Back when the city was booming, Bismarck brought in its first female engineer.

Linda Smestad says in the late 1970s, construction was in full swing and she took advantage of the opportunity. She began a career that shattered a glass ceiling for women.

“I just needed a job,” Smestad shared when asked about what inspired her to apply for the job.

She was hired right away and just like that, Smestad became the first woman to work on a survey crew with the Capital City’s engineering department.

“You just had to keep up with them. You didn’t have a choice,” she said about the all outdoors job that requires some grit.

“I mean we used to go out in the wintertime when I was a rod person on the survey crew and walk in snow that was 3-4 feet deep to do preliminary surveys. You’d have two people on the rods, you know, each going out 100 feet in each direction, trying to walk through these snowbanks and taking shots. It was quite a trip trying to keep up with some of those guys through that heavy snow and it was cold.”

By 1980, she went from crew member to crew chief.

“I felt really honored to do that, that they trusted me enough to do that,” Smestad said.

She was promoted several times, up to inspector, becoming the first woman in every role along the way. Now 45 years later, she’s retiring.

“I cried…” she said about leaving her job for the last time.

“I miss those guys, but it was time. It’s time for me now and I know that.”

Since Smestad’s departure, there are two women working in engineering and surveying in Bismarck, one is Linda Oster. Before coming to work for the city more than a decade ago, she was introduced as the first female engineer at a private firm.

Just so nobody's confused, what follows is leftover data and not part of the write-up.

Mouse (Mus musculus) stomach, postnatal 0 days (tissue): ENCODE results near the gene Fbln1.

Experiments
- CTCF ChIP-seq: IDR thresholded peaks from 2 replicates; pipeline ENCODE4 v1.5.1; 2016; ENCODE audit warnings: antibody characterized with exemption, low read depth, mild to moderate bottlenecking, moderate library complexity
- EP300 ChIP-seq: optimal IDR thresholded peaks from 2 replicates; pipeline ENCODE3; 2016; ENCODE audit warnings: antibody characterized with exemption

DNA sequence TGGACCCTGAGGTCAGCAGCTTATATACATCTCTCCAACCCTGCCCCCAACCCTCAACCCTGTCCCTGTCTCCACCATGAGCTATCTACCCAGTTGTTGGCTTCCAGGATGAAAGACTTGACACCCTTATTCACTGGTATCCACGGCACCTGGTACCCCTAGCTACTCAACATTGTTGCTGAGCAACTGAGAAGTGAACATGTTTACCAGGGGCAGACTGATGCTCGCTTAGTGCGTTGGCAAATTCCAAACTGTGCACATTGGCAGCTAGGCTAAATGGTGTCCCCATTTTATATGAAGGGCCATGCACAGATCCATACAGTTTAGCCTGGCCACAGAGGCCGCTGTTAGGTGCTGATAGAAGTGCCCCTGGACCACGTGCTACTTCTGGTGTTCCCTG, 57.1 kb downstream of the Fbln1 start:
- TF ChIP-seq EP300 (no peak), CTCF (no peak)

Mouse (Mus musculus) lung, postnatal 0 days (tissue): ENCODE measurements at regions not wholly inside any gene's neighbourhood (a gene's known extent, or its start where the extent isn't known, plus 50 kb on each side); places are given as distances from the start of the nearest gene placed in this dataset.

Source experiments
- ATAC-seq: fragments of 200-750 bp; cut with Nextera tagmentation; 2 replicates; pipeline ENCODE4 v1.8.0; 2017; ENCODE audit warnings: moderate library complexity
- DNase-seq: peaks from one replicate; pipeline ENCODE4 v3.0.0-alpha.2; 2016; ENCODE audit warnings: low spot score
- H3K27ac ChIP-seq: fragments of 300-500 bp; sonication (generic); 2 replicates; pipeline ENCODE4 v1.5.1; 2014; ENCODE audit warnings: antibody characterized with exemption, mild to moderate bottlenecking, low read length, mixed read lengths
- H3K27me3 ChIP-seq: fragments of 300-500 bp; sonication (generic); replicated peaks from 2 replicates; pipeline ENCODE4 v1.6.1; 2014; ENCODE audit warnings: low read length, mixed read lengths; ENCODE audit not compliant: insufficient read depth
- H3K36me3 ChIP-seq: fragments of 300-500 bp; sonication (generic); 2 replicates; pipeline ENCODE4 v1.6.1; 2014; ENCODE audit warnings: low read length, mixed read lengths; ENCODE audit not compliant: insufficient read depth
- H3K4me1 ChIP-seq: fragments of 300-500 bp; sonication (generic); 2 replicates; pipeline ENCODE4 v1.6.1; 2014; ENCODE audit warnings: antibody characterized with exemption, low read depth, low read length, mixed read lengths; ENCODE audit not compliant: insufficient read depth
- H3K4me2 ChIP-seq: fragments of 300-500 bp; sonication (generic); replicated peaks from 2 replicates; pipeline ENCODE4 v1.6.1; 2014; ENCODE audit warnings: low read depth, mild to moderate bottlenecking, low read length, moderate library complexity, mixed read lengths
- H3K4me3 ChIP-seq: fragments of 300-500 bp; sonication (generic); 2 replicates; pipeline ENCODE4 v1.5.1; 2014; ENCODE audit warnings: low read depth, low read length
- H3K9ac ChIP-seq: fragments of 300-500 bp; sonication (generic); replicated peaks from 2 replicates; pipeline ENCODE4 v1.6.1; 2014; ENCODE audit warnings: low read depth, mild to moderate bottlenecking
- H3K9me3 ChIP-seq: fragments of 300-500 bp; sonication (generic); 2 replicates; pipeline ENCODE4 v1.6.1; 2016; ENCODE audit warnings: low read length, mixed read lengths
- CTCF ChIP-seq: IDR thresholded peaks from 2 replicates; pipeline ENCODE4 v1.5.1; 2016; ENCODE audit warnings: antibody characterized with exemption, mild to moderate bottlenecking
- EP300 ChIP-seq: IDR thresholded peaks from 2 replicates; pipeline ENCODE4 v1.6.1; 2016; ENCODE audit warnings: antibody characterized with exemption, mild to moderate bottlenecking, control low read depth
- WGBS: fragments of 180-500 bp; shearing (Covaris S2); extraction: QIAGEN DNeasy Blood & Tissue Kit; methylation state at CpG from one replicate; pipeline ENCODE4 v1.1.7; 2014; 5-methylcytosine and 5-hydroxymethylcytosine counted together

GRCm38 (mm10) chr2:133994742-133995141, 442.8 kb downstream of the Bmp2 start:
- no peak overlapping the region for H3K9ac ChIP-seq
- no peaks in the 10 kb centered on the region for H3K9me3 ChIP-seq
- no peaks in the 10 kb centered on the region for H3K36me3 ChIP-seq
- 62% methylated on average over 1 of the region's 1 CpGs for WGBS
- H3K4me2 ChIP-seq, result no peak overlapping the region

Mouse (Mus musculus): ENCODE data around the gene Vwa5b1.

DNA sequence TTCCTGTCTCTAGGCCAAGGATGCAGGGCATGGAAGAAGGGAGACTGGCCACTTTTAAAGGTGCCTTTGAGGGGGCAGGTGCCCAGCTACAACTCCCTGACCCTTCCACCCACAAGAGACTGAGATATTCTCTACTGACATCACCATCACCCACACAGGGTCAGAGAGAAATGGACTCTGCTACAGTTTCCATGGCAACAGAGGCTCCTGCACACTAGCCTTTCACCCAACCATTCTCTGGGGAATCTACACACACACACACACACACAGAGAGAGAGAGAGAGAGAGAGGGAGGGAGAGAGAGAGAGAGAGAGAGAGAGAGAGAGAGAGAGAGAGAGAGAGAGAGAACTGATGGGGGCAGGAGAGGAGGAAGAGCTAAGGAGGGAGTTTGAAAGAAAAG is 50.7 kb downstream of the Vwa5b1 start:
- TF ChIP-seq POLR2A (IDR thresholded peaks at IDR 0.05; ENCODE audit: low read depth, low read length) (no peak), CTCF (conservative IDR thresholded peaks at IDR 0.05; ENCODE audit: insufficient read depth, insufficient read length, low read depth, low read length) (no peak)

“I recall a project where a supplier called and asked to talk to the engineer responsible for the project. They transferred the call to me and this young lady said, ‘Oh, I wanted to talk to the person in charge,'” shared the Design and Construction Engineer.

“Well I was that person, and so that was a frustrating aspect when I first started that even my gender didn’t recognize me in this role.”

Oster says the resistance to women being in non-traditional roles is lessening and will only keep improving with more hires.

“Choose a profession not because it’s what women or men typically do, it’s because it will give you joy in life,” she added.

Smestad said once the city hired her, a snowball effect began and more and more women were brought in as engineers.

“Go for it,” she advised other women considering a similar career path.

“It’s a wonderful career. You’ll never regret it and it’s always something new.”

Smestad says her favorite project with the city was helping to design and build railroad crossings downtown. She says enjoying her grandkids and the rest of her family will be her focus from here on out.